The data lake, in combination with any of several closed or open source offerings, is also an efficient context in which to ingest streaming data (e.g., via Apache Flume, Apache Kafka, or similar message queuing systems), to process and analyze data (via Apache Storm, the Spark Streaming library, Apache Flink, and other open source offerings), and to persist it. (Commercial Hadoop vendors tend to promote Apache HBase for just this use case.)

For more articles on the state of big data, download the third edition of The Big Data Sourcebook, your guide to the enterprise and technology issues IT professionals are being asked to cope with in 2016 as business or organizational leadership increasingly defines strategies that leverage the "big data" phenomenon.

Just to be clear: This is not to conflate the data lake with the New DI, or to argue that something such as a data lake is an essential tool for doing big data integration. It’s rather to advance the data lake as just one example of how data integration at big-data scale departs from the status quo ante.

The salient point is that NoSQL platforms such as Hadoop, Cassandra, MongoDB, and CouchDB are being used in production deployments as all-in-one repositories to persist data of all kinds. These may or may not take the form of formalized data lakes. In some cases, for example, NoSQL systems are being used as the all-purpose equivalents of the venerable ODS. In some cases, too, they’re being used to extend the data warehouse-driven status quo ante; and in still others, they’re supplanting this status quo. This last has a lot to do with their ever-improving ANSI SQL stories: From ongoing efforts to improve Hive (an interactive SQL interpreter for Hadoop that compiles SQL-like queries into Tez, MapReduce, and—inevitably—Spark jobs), to the maturation of Impala (an interactive SQL-like interpreter for Hadoop) to the emergence of next-gen SQL query interfaces such as Presto and Spark SQL, the ANSI-SQL-on-NoSQL story is improving.

What’s Ahead in Data Integration 

Tools, structures, and techniques in the New DI toolkit are still coalescing. The data lake, for example, is an intriguing and potentially valuable proposition, but its mainstream success will depend on the continued (rapid) maturation of NoSQL data management tooling—particularly metadata management and data lineage-tracking tools—to say nothing of the development of a substantive automation tool set for Hadoop, which is lacking today. At present, the process of building and managing a data lake—or, for that matter, of doing too many things with Hadoop—is a disproportionately command-line and script-driven affair. As far as Java programmers or sysadmins are concerned, this might be ideal; from the perspective of veteran data management practitioners, however, it’s unacceptable.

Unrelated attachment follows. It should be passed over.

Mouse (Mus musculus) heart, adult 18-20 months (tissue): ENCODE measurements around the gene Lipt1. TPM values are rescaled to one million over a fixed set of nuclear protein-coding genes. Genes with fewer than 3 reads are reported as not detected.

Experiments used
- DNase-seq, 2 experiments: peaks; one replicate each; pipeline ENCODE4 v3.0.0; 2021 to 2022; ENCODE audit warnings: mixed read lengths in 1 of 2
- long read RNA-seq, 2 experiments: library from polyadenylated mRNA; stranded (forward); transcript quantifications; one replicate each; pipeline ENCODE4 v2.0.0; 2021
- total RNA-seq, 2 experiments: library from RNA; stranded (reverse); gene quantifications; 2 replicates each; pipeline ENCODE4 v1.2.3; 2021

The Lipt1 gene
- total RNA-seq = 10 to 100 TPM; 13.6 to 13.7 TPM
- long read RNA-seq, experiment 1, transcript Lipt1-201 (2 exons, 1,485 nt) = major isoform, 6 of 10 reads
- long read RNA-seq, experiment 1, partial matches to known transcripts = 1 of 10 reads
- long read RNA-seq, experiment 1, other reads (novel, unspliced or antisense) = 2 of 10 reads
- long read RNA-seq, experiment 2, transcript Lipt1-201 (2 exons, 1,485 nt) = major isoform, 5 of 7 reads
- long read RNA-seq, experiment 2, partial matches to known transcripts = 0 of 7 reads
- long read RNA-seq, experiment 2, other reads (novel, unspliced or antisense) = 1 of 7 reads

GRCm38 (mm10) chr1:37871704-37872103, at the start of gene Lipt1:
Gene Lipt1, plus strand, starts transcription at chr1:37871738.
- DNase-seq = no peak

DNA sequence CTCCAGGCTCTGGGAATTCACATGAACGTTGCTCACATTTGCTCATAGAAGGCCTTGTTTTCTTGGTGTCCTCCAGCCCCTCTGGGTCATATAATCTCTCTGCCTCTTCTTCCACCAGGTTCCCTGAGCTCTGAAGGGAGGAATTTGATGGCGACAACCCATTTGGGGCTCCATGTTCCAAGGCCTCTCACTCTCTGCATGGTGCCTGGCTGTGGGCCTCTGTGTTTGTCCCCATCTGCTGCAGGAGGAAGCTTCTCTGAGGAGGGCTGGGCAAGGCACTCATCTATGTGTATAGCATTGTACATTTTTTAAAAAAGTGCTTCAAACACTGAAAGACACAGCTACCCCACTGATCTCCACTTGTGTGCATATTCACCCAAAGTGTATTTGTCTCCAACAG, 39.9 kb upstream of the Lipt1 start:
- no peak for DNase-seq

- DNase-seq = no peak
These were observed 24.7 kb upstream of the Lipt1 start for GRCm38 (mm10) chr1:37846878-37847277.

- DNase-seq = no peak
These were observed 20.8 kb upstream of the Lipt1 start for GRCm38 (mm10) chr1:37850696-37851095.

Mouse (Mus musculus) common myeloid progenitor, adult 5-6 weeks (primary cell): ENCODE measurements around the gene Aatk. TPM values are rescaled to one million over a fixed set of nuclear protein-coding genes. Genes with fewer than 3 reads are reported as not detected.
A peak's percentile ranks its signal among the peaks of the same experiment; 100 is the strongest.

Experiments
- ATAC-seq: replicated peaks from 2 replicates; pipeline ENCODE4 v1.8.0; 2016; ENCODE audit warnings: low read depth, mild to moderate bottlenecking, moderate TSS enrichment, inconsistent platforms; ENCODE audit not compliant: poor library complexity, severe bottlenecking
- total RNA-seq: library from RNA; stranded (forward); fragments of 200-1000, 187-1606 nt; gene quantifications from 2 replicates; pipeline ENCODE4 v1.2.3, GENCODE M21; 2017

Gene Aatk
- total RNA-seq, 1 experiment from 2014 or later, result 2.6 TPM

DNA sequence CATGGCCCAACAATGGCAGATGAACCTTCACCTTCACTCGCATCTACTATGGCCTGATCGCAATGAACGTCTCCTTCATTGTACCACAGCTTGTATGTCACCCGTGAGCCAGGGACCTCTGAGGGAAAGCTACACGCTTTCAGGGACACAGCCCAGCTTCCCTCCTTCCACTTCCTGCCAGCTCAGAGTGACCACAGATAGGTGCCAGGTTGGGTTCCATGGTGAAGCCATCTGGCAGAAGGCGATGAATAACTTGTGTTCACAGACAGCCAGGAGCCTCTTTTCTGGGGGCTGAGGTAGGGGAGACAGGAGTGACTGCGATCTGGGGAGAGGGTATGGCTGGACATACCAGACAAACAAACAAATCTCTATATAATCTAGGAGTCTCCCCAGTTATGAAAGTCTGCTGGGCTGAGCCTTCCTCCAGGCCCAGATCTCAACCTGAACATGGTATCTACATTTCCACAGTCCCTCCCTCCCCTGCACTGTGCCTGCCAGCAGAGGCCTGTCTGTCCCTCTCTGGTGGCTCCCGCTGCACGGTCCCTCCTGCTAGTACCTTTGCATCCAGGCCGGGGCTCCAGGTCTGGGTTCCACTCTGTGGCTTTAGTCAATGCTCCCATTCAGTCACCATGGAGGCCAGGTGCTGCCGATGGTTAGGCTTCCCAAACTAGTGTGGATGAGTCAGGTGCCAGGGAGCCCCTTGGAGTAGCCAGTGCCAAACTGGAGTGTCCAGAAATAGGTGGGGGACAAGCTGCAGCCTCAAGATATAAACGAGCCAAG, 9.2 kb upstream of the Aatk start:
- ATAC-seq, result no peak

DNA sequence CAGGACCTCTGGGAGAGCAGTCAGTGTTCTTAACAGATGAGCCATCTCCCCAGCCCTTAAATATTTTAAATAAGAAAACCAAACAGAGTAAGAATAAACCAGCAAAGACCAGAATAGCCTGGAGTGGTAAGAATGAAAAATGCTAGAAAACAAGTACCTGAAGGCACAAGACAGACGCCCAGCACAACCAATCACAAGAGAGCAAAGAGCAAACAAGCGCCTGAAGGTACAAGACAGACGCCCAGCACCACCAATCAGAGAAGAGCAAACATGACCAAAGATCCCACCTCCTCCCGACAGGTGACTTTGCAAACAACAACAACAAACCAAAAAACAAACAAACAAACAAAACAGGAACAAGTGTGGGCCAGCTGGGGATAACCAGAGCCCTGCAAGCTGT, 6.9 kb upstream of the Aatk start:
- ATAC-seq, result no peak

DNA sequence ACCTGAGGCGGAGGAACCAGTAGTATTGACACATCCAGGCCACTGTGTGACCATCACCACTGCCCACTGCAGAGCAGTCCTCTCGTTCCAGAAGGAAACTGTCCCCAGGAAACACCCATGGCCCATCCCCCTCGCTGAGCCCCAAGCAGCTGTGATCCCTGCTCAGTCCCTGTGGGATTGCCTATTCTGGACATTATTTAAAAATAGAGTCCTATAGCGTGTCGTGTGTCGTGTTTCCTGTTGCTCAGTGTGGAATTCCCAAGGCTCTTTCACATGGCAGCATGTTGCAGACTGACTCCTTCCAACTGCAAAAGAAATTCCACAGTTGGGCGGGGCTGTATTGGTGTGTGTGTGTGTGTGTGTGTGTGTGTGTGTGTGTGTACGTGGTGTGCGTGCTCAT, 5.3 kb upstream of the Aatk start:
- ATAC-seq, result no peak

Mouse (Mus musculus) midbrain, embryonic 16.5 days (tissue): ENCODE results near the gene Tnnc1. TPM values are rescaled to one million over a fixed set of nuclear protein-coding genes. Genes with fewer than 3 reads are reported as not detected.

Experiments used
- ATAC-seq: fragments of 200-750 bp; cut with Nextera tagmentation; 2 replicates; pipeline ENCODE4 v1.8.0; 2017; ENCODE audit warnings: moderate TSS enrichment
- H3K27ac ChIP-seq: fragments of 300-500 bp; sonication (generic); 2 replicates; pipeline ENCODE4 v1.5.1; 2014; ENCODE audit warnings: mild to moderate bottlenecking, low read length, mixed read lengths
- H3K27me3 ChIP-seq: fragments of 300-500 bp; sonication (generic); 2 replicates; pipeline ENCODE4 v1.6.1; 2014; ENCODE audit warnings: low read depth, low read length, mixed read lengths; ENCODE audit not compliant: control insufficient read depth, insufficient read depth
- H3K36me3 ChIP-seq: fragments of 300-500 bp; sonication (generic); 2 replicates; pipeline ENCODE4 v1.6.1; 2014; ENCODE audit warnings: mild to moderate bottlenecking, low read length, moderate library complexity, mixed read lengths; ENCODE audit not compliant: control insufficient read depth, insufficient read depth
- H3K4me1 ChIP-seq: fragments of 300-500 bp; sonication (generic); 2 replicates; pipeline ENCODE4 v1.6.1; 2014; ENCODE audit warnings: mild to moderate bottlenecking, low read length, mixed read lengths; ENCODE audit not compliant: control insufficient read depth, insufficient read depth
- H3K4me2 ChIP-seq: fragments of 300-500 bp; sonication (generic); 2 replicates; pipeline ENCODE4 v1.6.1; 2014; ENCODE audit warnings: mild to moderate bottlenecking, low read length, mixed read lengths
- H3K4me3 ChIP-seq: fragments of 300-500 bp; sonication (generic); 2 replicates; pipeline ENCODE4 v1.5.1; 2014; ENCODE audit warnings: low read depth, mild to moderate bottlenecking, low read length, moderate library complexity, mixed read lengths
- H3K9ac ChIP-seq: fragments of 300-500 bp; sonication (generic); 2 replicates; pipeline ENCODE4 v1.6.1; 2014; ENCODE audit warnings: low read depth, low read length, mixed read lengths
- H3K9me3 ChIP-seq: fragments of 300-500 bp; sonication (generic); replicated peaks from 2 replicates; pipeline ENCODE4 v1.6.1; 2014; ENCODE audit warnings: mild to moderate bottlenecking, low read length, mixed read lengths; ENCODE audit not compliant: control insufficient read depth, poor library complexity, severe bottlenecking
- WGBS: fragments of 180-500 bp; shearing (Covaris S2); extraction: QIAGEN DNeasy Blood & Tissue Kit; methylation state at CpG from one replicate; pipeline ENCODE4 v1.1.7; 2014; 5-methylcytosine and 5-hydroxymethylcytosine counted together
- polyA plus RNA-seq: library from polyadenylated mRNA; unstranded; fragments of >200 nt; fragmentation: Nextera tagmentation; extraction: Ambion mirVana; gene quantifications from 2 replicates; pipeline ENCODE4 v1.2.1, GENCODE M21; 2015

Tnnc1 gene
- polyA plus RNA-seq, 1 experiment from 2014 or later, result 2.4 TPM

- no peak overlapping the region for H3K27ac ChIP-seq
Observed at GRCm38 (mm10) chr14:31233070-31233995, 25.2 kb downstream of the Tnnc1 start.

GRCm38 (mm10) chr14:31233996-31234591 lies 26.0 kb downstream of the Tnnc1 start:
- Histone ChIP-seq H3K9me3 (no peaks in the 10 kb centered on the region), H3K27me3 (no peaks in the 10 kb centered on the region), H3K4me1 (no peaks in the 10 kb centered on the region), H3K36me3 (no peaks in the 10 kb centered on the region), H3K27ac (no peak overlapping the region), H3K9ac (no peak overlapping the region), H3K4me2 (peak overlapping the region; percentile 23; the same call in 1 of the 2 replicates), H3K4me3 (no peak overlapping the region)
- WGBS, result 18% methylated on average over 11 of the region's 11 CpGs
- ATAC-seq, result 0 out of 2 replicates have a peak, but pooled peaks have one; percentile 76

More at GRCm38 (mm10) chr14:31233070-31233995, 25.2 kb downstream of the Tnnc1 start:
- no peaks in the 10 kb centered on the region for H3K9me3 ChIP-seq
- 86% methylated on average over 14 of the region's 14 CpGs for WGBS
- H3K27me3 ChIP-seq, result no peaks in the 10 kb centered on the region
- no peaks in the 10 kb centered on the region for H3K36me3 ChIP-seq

Data virtualization (DV) technology—née data federation—for its part, is also poised to play a critical role in knitting together all of the sources in the big data universe. (DV technology has quietly become more common too: Many BI tools now bundle a data virtualization abstraction layer, as do some RDBMS platforms.)

As for cloud, the boundaries between hosted and on-premises applications are, in key ways, becoming blurred: Hadoop, Cassandra, MongoDB, CouchDB, and other (commercial) NoSQL variants can be spun up in on-premises or hosted cloud contexts; most major RDBMS vendors likewise market cloud versions of their database platforms. (Some have also signaled plans to develop hybrid on-premises and cloud offerings that will be able to integrate one context with or to another.) Lastly, traditional DI vendors market cloud-focused versions of their DI software, and some even position these cloud services as vital to their hybrid on- and off-premises DI strategies. And, specialty vendors market integration-platform-as-a-service (iPaaS) offerings that specialize in integrating cloud and on-premises environments.

This isn’t to say that DI in the context of a cloud is in any sense a done deal; instead, it’s to situate cloud, too, in the context of a diversity of still-coalescing New DI tools, structures, and techniques.

One final note: If any single technology can be said to contextually knit together the lay of the New DI landscape, it’s a semantic one: For example, the graph analytics that establish connections between and among different sources and types of data, or the semantic layers—codified explicitly via data virtualization or derived via a combination of natural language processing (NLP) and machine learning technologies—that synthesize and expose information for analysis. In the Old DI, the data warehouse was enshrined as the single version of truth in an enterprise. Its “truth” was inescapably deterministic—sales of this product come to this amount in this region for this channel—and, for this reason, correspondingly narrow. The world that semantics has the potential to reveal to us is that much bigger; its “truth” is at once richer and more probabilistic. And this is as it should be. 

<< back Page 2 of 2


Subscribe to Big Data Quarterly E-Edition